PORT ST. LUCIE — David Wright now has a name for the problem threatening his latest comeback attempt, only further clouding an already murky baseball future.
In what could be the final gut-punch that forces the Mets captain into retirement, Wright was shut down from his throwing program Tuesday after tests revealed an “impingement” in his right shoulder, according to general manager Sandy Alderson.
Mets officials took a cautious tone in their public comments, but it’s clear team brass is prepared for the possibility Wright has played his last regular-season game for the Mets.
The 34-year-old Wright, who missed most of last season after undergoing surgery for a herniated disk in his neck — and continues to manage debilitating spinal stenosis — has been told he can continue taking at-bats at designated hitter in the Grapefruit League. But he won’t be allowed to throw for at least two weeks, and then will need an extended period to build up his arm strength to make the throws required by a major league player.
“There is no structural damage, this is not a surgical issue,” Alderson said. “This is just a matter of having to shut him down for a couple of weeks from throwing to make sure that we get that shoulder strengthened and stabilized.”
Wright started playing catch in the last 10 days — his first throwing since last June — but had soreness in his shoulder from the start, according to Alderson.
The Mets will proceed with Jose Reyes as the starting third baseman. Reyes became the starter at the position in the second half of last season after arriving on a minor league contract following Wright’s surgery. The Mets also have further potential options at third base in Wilmer Flores and T.J. Rivera, among others.
“Sandy put this team together for reasons such as this: That if something happens, we’ve got a backup in place, and before we leave camp all of a sudden we need that,” Terry Collins said.
“It’s a pretty big setback for [Wright] because he’s worked so hard to get into camp and actually is swinging the bat pretty good to be pushed back. We’ll just see when his arm gets better.”
Reyes expressed a sense of disappointment for his longtime friend.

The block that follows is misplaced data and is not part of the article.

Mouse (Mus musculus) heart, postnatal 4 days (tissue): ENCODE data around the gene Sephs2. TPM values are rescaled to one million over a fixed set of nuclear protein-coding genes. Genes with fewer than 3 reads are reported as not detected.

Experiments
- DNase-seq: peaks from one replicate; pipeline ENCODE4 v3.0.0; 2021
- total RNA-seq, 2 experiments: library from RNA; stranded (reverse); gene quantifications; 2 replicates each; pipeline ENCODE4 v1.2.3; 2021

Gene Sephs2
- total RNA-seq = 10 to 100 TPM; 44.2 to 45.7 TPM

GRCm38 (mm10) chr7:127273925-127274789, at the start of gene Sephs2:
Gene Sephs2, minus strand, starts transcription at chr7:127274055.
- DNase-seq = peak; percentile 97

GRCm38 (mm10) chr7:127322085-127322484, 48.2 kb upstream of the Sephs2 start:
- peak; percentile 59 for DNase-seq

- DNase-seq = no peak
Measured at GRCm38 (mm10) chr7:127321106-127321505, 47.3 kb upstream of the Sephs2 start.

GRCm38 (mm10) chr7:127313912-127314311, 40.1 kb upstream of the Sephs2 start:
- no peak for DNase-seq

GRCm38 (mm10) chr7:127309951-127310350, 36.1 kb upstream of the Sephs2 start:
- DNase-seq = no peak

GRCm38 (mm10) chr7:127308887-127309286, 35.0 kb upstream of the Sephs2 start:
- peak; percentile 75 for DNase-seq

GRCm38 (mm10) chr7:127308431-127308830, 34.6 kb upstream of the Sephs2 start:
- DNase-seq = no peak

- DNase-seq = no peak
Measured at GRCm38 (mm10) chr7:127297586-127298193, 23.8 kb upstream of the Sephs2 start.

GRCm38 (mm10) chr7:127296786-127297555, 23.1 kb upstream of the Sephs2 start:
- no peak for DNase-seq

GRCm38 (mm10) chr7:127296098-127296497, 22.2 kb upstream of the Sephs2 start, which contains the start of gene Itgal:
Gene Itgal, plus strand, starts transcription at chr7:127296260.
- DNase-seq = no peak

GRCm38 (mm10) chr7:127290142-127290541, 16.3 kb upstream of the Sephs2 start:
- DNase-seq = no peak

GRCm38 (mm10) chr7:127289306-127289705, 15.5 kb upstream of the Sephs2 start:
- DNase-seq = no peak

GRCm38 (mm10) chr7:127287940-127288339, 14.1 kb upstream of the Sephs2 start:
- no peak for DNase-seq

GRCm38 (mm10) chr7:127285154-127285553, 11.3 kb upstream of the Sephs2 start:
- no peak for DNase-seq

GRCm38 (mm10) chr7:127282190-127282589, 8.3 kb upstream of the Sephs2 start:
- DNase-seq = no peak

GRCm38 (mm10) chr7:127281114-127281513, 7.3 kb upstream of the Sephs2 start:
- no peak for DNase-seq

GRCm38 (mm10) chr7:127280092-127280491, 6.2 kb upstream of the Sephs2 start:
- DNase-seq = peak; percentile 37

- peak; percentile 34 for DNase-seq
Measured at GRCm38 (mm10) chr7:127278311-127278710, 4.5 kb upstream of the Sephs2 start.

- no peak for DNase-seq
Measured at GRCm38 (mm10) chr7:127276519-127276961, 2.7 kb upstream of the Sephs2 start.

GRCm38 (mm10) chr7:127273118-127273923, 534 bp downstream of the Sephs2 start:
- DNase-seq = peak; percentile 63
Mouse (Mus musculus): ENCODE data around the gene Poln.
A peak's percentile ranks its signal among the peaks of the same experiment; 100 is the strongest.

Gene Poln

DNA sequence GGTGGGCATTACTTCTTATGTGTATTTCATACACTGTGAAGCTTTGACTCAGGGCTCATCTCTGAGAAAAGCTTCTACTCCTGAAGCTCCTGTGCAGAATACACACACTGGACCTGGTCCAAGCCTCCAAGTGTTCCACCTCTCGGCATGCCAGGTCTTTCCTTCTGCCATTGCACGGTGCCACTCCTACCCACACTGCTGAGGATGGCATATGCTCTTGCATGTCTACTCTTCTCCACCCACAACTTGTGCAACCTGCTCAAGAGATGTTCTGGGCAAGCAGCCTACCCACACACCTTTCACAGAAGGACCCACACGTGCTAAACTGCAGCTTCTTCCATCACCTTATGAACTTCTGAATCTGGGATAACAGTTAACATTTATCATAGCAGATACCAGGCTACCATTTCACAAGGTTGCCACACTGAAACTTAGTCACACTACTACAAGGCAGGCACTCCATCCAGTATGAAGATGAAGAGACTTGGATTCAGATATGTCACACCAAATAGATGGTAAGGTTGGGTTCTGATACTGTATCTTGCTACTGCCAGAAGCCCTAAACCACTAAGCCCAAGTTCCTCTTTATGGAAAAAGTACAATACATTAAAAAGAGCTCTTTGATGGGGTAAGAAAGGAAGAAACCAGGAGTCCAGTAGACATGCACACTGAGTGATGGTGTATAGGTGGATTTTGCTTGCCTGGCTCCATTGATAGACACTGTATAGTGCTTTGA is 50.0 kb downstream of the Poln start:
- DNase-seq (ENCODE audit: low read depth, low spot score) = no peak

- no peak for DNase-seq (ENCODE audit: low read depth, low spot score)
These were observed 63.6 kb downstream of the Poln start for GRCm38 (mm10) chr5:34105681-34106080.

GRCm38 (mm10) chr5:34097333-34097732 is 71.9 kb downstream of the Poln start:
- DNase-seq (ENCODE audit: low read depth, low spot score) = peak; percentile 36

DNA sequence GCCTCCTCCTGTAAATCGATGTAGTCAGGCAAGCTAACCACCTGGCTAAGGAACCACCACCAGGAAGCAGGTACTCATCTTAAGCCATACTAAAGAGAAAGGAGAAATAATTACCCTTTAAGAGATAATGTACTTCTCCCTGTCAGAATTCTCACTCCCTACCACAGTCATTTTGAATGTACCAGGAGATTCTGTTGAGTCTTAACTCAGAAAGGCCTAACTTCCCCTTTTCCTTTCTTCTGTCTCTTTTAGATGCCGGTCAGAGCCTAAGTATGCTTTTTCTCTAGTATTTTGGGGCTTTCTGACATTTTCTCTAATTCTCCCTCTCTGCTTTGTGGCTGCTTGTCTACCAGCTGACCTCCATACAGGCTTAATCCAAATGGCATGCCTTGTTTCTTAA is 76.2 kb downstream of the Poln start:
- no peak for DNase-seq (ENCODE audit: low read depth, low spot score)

“He can’t throw right now,” Reyes said. “But his body looked great, his swing looked good. He needs to take his time and raise that shoulder and when he feels good start throwing.”
Collins said a discouraged Wright recently told him he “might need to get a first baseman’s glove.” But Alderson discounted the possibility Wright could be shifted to first base in his present condition.
“If he can’t throw, it makes every position less realistic,” Alderson said. “We need to wait and see if this shoulder issue continues. Our goal is to get him back to third base.”
Wright is only halfway through an eight-year contract worth $138 million he signed following the 2012 season. With Wright on the disabled list for extended periods the last two seasons, the Mets have been in position to collect from the insurance on that contract. In addition to his absence last year, Wright missed most of 2015 rehabbing from spinal stenosis.
Now, Alderson and team owners Fred Wilpon, Jeff Wilpon and Saul Katz must walk a fine line in giving latitude to a popular player in his attempt to return and perhaps nudging him toward retirement.
Alderson was asked if he’s concerned Wright’s career might be over.
“I don’t think we’re at the point where that concern is at a more heightened level,” Alderson said. “This is all part of the process of rehabilitating, and it’s taking longer than I am sure David would have hoped, and we would hope, but that is part of the process.”
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